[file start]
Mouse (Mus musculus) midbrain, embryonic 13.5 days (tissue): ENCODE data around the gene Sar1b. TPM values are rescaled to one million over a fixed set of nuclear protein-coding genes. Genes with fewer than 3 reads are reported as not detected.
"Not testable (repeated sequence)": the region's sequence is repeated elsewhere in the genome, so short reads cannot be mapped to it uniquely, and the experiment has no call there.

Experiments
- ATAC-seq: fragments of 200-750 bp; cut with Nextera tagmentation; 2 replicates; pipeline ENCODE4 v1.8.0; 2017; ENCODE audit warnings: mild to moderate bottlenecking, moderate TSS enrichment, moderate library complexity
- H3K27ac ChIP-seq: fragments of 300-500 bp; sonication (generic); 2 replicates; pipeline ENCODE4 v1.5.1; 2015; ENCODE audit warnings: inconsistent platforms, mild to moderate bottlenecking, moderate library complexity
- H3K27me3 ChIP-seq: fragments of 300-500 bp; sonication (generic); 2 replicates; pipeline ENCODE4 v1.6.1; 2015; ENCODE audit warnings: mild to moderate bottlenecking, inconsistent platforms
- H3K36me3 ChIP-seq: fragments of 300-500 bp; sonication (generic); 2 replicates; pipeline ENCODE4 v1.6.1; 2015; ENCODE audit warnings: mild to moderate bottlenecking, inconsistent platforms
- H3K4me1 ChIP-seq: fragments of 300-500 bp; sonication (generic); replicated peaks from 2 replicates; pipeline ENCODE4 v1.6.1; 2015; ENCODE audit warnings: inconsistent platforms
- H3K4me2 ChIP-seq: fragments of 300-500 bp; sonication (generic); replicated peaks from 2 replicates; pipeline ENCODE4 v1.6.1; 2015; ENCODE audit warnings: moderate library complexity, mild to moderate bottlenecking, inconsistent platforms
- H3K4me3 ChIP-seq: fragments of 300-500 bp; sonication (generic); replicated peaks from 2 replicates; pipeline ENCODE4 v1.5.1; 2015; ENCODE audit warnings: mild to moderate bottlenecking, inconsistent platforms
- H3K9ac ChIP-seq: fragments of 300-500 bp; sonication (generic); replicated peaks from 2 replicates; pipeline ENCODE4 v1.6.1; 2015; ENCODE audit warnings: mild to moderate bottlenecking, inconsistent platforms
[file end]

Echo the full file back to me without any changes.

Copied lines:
Mouse (Mus musculus) midbrain, embryonic 13.5 days (tissue): ENCODE data around the gene Sar1b. TPM values are rescaled to one million over a fixed set of nuclear protein-coding genes. Genes with fewer than 3 reads are reported as not detected.
"Not testable (repeated sequence)": the region's sequence is repeated elsewhere in the genome, so short reads cannot be mapped to it uniquely, and the experiment has no call there.

Experiments
- ATAC-seq: fragments of 200-750 bp; cut with Nextera tagmentation; 2 replicates; pipeline ENCODE4 v1.8.0; 2017; ENCODE audit warnings: mild to moderate bottlenecking, moderate TSS enrichment, moderate library complexity
- H3K27ac ChIP-seq: fragments of 300-500 bp; sonication (generic); 2 replicates; pipeline ENCODE4 v1.5.1; 2015; ENCODE audit warnings: inconsistent platforms, mild to moderate bottlenecking, moderate library complexity
- H3K27me3 ChIP-seq: fragments of 300-500 bp; sonication (generic); 2 replicates; pipeline ENCODE4 v1.6.1; 2015; ENCODE audit warnings: mild to moderate bottlenecking, inconsistent platforms
- H3K36me3 ChIP-seq: fragments of 300-500 bp; sonication (generic); 2 replicates; pipeline ENCODE4 v1.6.1; 2015; ENCODE audit warnings: mild to moderate bottlenecking, inconsistent platforms
- H3K4me1 ChIP-seq: fragments of 300-500 bp; sonication (generic); replicated peaks from 2 replicates; pipeline ENCODE4 v1.6.1; 2015; ENCODE audit warnings: inconsistent platforms
- H3K4me2 ChIP-seq: fragments of 300-500 bp; sonication (generic); replicated peaks from 2 replicates; pipeline ENCODE4 v1.6.1; 2015; ENCODE audit warnings: moderate library complexity, mild to moderate bottlenecking, inconsistent platforms
- H3K4me3 ChIP-seq: fragments of 300-500 bp; sonication (generic); replicated peaks from 2 replicates; pipeline ENCODE4 v1.5.1; 2015; ENCODE audit warnings: mild to moderate bottlenecking, inconsistent platforms
- H3K9ac ChIP-seq: fragments of 300-500 bp; sonication (generic); replicated peaks from 2 replicates; pipeline ENCODE4 v1.6.1; 2015; ENCODE audit warnings: mild to moderate bottlenecking, inconsistent platforms